Stocks End Lower After Pop Above 9,900

Stocks ended lower Wednesday as the rally after the Federal Reserve's statement faded and investors began to worry that the central bank is inching closer to withdrawing stimulus measures that have propped up the economy.

The Dow Jones Industrial Average shed 81.32, or 0.8 percent, to close at 9,748.55, after briefly passing the 9,900 mark for the first time since last fall. The S&P 500 lost 1 percent and Nasdaq dropped 0.7 percent.

The initial read on the Fed statement was positive: Policy makers said economic activity has "picked up"— an improvement from the "leveling out" language from its last statement — and conditions in the financial markets have improved. They also said housing activity has increased and household spending is stabilizing.

But the Fed also said that it was slowing its purchases of mortgage debtin order to extend the program through the end of March and smooth the transition in the markets, a statement that may have rattled some cages in the market. Investors worry about whether the economy will survive without the Fed support and realize that moment of truth is drawing near.

Bank stocks did an about-face amid the concerns about Fed stimulus.

Bank of America and Citigroup had been up for much of the day but ended lower, along with the rest of the sector. JPMorgan was the biggest decliner on the Dow, falling 3 percent.

Housing and energy stocks also took a hit: Beazer Homes ended down more than 9 percent.

Cisco was among the biggest drags on the Nasdaq and the Dow after CEO John Chambers said the U.S. is coming out of recession but it wasn't a full-blown recovery.

"It looks like a gradual recovery," Chambers told the Wall Street Journal, adding that there's a risk the economy could still slip backward. He also declined to give a read on the networking-gear maker's current quarter.

This morning, the dollar fell to a fresh one-year low against the euro and other currencies but ended higher after the Fed statement.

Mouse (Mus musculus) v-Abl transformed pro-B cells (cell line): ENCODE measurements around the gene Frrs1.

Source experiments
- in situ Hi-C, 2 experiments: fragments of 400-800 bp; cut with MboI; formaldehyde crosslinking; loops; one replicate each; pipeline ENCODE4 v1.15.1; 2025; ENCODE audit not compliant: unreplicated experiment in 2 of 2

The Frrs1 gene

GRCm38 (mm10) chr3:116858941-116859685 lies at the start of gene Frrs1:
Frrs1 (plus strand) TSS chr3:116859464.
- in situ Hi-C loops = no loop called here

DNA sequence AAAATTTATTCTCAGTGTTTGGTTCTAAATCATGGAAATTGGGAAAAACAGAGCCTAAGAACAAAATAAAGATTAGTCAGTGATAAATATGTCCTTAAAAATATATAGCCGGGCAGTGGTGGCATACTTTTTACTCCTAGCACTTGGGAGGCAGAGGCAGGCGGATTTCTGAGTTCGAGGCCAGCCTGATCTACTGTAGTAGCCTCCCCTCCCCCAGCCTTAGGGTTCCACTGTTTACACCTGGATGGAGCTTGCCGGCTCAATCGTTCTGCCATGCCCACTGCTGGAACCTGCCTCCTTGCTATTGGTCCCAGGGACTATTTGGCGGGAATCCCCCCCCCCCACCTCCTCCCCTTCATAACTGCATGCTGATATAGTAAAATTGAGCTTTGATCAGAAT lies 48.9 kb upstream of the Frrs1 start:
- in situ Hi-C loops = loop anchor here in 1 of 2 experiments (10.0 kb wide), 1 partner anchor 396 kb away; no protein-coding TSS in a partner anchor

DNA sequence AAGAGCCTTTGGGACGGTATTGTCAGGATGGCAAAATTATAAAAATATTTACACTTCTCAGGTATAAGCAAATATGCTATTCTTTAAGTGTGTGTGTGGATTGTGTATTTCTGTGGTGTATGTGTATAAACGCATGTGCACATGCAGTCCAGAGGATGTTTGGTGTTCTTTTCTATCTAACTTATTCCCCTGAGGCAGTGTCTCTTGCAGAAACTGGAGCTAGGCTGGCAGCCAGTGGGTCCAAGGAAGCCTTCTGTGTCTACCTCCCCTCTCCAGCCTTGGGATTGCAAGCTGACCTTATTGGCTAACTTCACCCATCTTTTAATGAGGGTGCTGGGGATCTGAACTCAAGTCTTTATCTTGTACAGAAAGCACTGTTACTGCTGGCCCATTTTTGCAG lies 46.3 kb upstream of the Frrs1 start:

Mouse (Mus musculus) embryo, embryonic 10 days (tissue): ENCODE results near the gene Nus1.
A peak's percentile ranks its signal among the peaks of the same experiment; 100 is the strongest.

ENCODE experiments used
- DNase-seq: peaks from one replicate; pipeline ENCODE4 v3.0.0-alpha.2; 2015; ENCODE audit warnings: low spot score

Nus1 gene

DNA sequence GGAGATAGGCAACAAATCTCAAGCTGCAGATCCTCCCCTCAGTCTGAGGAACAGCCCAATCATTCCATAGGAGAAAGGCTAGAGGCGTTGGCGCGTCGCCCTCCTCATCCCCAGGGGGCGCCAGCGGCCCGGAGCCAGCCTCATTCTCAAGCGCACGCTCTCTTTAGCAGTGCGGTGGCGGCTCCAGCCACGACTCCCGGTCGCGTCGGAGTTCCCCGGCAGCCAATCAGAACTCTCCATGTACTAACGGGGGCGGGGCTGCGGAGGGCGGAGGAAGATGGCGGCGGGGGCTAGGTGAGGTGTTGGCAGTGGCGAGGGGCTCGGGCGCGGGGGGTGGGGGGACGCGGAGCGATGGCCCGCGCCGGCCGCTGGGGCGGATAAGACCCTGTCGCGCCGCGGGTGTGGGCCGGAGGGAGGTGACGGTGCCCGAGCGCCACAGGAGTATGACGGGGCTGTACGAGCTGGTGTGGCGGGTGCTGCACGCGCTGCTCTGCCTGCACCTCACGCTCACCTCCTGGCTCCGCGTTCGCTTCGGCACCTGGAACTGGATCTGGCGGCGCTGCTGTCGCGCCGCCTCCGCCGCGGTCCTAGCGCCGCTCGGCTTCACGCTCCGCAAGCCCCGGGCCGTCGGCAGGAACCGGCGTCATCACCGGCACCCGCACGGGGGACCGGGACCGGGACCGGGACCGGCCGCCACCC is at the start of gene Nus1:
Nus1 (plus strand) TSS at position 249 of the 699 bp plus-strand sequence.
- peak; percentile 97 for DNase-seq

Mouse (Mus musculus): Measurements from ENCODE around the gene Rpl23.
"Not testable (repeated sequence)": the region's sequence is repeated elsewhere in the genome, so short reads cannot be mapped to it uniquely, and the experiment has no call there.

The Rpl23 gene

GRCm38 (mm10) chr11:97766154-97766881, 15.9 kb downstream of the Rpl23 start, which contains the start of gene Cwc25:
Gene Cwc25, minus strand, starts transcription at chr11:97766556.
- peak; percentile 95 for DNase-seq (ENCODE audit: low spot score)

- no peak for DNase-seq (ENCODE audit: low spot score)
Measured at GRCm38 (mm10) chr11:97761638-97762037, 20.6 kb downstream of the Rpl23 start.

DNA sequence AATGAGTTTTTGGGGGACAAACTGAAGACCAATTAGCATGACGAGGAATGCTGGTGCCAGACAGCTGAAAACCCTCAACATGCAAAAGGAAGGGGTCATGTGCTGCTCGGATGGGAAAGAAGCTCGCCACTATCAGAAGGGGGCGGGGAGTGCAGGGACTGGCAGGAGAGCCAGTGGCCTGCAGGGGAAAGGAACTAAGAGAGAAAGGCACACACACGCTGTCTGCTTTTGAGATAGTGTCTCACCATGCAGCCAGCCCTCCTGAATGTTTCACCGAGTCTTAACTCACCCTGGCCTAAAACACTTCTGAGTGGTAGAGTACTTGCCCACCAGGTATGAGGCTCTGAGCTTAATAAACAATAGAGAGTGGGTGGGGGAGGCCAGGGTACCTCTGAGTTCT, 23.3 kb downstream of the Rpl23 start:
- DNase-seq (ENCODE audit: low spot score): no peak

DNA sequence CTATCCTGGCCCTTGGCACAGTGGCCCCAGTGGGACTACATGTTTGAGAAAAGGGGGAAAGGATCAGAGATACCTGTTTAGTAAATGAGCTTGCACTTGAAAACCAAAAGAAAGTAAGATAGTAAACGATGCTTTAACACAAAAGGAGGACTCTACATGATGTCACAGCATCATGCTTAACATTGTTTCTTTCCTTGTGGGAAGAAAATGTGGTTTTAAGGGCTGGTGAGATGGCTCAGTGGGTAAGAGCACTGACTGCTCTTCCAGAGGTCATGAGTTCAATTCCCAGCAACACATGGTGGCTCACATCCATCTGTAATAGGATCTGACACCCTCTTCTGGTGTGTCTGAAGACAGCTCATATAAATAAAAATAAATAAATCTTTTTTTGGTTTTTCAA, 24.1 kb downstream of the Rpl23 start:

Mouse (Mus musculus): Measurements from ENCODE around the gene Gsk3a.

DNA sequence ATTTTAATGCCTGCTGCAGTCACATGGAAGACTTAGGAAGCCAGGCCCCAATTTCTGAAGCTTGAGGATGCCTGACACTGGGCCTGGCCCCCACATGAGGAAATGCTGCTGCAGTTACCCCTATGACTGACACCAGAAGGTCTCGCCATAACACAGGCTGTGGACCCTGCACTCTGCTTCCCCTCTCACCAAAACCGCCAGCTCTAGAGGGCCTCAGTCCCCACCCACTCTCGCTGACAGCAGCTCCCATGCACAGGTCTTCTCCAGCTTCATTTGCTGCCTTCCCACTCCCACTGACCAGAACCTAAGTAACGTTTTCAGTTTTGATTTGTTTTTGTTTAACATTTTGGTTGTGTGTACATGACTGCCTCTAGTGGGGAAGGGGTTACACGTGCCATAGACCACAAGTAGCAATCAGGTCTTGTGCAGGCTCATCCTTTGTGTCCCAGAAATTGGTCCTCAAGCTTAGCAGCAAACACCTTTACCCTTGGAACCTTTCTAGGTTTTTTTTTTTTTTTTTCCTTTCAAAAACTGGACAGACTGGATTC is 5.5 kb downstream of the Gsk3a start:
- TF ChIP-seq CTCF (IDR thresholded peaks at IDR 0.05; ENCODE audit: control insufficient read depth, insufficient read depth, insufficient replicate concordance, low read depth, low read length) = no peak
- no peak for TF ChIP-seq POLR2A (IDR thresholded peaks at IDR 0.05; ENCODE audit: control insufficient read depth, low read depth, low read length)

Meanwhile, the Treasury auctioned $40 billion of five-year notes that fetched a yield of 2.47 percent. Demand was weak, with a bid-to-cover ratio of 2.40, This came after strong demand for the two-year auction on Tuesday. The seven-year auction is tomorrow.

Ford shares jumped 5 percent after the automaker offered an upbeat outlook: CEO Alan Mulally said the auto industry is recovering and he expects sales to rise over the next two years. The U.S. market is "looking good," Mulally said, but added that the company is looking to Asia to juice sales.

Also on the positive side, mortgage applications jumped 12.8 percentlast week to their highest level since late May. Interest in home-buying increased as mortgage rates fell below 5 percent.

On the earnings front, General Millsbeat earnings expectations, helped by strong sales in the U.S. and lower commodity costs, and raised its full-year forecast. Its shares advanced 4.8 percent.

AutoZone shares fell 7.8 percent after the auto-parts chain missed its earnings targetamid a calendar shift and as customers shifted toward lower-margin products.

Seagate Technology lost 1.3 percent despite an upgrade to "buy" from Deutsche Bank, which expects the computer-disk maker to benefit from increased demand and higher margins.

Palm shares skidded 0.6 percent. The smartphone maker said it expects to raise $313.1 million from a sale of shares at $16.25 each, a 5 percent discount to Tuesday's closing price. Palm shares had been up about 15 percent over the past several days amid talks of a possible takeover bid as traders scurried to cover short positions.

Microsoft shares also slipped. The software giant is reportedly developing a tablet-style PC, according to widely followed technology blog Gizmodo.

Life insurers finished mostly lower after a downgrade from Morgan Stanley to "in line" from "attractive." Prudential Financial was among the individual stocks also downgraded.

AMR skidded nearly 8 percent after the parent of American Airlines sold $250 million in convertible senior notes due in 2014.

Volume was moderate, with 1.32 billion shares changing hands on the New York Stock Exchange. Decliners outpaced advancers, roughly 9 to 5.

Still to come:

THURSDAY: G-20 summit begins; weekly jobless claims; existing-home sales; seven-year auction; Earnings from RIM
FRIDAY: Durable-goods orders; consumer sentiment; new-home sales; Earnings from KB Home

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